He did not stop at this and decided to drill his point further. The PLA soldier, he boasted, can fight better with a fourth of the food eaten by a US soldier. And unlike the US which dropped nuclear bombs, Chinese soldiers will fight only in self-defence. Interestingly, the three military installations we visited — the PLAA (PLA Army) 1 armoured regiment headquarters, the PLAAF (PLA Air Force) 24 air division outside Beijing and the PLAN (PLA Navy) Shanghai naval garrison — were new and grand constructions. If indeed the PLA has such good defence works for its middle-level command headquarters, it conveyed an eloquent sense of generous finances being spent on acquisitions and capabilities.

·                     All presentations emphasised on the PLA ‘making progress towards “information-isation”, which it hopes to complete by 2020.’ Explained, this means total networking of all sensors, communication & reconnaissance systems and platforms, with computers at each level. To test the waters, I casually mentioned that Indian senior military officers (especially army officers) aren’t comfortable using computers. Colonel Yang Yujun, the Deputy Director General of the information office, MND was quick to tell me that senior PLA officers do not suffer from this handicap. “All officers are comfortable with computers,” he asserted.

However, in private, a senior PLA officer in a lighter mood conceded that many PLA generals were also uncomfortable with computers, in which junior and middle rank officers are adept. If this is indeed true, will the new generation of PLA officers, which understands equipment and ‘informationised’ operations better, have a larger say in defence policy making as well? And will they be more assertive? I wonder.

The answer to who had actually invited us was provided by the itinerary. The invitation was from China’s ministry of national defence (MND) and the All China Journalists’ Association (ACJA) was merely the front. This was probably the first time that the MND has invited Indian journalists for a peek into the enigma that is the PLA. After the visit, the first secretary, press section of the Chinese embassy sent me a message expressing hope that the Indian military would consider a reciprocal interaction. The visit was China’s attempt at transparency in defence matters.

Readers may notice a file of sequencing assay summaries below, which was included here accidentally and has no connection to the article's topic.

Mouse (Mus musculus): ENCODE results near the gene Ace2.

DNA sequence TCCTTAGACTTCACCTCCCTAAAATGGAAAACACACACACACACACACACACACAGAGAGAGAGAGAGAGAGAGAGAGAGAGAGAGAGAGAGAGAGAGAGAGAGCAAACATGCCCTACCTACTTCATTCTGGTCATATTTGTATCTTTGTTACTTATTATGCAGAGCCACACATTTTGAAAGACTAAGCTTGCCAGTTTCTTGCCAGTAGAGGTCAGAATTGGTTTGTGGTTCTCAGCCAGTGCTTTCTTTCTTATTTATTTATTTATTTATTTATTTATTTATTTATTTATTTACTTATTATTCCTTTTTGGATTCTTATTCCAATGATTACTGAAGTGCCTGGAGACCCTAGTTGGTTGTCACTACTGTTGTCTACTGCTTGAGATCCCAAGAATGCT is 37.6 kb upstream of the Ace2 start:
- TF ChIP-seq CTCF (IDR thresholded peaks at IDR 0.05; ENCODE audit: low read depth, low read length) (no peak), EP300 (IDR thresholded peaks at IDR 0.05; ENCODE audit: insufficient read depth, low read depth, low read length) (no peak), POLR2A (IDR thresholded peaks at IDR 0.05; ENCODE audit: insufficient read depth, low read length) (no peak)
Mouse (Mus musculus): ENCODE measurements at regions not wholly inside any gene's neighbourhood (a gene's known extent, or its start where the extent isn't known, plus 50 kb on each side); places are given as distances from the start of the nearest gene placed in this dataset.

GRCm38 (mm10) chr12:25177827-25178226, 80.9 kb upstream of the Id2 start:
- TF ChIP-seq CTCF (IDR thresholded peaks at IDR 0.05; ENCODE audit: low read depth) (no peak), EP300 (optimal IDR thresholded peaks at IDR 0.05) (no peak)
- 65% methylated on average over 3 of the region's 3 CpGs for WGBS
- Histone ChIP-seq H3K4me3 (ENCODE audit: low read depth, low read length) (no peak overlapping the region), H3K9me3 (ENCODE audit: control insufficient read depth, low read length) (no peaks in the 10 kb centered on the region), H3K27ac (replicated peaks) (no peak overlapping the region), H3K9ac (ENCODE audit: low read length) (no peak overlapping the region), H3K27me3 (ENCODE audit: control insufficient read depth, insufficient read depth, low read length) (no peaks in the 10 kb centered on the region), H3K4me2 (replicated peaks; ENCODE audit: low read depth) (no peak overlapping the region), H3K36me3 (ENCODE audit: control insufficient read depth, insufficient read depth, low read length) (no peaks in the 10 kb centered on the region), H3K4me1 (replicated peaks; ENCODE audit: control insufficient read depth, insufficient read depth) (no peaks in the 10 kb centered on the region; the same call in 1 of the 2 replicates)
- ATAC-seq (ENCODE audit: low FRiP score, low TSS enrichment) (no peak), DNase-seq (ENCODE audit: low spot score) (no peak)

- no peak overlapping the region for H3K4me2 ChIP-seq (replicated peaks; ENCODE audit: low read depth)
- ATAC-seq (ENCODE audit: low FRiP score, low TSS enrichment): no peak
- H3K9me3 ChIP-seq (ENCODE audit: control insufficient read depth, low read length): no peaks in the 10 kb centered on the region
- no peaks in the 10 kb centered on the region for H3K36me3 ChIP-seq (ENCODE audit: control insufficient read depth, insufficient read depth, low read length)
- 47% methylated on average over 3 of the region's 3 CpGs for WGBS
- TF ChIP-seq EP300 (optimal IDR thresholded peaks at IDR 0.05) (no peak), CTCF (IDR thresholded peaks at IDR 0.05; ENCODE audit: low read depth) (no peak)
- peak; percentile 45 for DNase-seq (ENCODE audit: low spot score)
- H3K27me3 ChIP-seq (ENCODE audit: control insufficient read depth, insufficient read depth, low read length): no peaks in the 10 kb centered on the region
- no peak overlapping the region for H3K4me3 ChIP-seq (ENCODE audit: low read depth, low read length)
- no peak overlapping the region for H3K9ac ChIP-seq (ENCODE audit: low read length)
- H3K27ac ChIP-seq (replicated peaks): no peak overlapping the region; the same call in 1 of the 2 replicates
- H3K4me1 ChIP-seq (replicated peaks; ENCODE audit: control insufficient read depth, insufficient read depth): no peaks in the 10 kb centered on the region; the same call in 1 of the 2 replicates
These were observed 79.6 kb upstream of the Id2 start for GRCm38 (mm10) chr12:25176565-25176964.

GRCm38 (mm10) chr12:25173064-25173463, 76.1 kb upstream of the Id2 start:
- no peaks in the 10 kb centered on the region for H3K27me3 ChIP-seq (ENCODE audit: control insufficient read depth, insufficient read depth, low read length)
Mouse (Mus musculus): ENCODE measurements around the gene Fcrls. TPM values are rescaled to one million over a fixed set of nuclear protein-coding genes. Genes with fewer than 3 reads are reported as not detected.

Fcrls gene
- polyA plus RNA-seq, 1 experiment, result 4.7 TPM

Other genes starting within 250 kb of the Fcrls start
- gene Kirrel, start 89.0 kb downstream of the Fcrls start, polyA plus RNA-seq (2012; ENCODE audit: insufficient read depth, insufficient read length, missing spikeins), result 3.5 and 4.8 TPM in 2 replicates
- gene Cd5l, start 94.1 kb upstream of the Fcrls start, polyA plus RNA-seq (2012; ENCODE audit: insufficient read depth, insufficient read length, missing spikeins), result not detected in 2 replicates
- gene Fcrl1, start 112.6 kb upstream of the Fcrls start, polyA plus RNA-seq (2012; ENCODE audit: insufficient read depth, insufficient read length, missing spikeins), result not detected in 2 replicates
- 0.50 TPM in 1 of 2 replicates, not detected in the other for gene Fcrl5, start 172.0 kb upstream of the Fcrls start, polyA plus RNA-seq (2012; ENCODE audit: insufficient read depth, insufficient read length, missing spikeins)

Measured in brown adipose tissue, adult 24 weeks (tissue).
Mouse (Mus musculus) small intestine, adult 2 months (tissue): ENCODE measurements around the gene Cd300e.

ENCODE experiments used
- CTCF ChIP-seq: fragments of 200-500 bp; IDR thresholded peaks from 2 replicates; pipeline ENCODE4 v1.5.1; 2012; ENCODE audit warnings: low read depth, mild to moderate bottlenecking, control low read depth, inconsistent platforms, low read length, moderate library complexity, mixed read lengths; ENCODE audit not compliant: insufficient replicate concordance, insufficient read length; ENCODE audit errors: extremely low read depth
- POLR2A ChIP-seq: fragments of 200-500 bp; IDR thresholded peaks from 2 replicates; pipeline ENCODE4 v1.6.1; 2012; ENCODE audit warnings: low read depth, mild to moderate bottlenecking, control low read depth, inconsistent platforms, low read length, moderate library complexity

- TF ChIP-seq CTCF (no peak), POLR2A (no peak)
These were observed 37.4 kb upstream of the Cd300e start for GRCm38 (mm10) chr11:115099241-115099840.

The last thing I wondered was why had the MND invited four Indian journalists with such dissimilar understanding of the subject? Surely, they would have done homework on the invitees’ backgrounds?
Instead of focussing on PLA’s perspective on various issues, a lot of time was spent by my colleagues asking questions which could make page-one stories for newspapers back home. For example, what do you say when an Indian journalist who’s been covering defence for a Hindi newspaper for over three decades, asked the Shanghai naval garrison commander what he thought of the INS Shivalik’s combat capabilities (It had recently come port calling there). All the poor fellow could say was “The ship was clean and tidy and I understand it has stealth capability”. Talking through the interpreter, this ate unnecessarily into the allocated time.